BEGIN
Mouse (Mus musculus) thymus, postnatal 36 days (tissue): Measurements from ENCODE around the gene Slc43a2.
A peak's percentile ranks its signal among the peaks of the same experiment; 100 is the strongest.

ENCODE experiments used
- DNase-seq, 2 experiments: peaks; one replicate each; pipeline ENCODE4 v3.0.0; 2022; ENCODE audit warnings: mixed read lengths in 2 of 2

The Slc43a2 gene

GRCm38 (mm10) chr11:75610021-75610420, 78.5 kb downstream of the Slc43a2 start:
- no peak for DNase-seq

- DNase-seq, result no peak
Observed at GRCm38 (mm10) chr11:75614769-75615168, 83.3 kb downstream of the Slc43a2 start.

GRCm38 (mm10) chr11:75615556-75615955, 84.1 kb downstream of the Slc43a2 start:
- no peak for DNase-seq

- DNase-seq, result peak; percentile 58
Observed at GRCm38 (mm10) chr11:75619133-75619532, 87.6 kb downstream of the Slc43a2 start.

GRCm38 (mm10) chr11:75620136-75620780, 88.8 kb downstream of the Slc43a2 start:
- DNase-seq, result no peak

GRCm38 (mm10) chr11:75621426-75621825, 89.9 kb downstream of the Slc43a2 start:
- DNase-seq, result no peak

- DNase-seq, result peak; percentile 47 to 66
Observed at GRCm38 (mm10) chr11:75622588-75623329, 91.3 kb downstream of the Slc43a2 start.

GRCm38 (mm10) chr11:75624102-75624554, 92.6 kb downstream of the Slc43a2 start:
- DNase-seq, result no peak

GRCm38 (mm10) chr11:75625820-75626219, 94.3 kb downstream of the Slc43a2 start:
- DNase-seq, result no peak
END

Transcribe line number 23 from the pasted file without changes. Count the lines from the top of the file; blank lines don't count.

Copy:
- DNase-seq, result no peak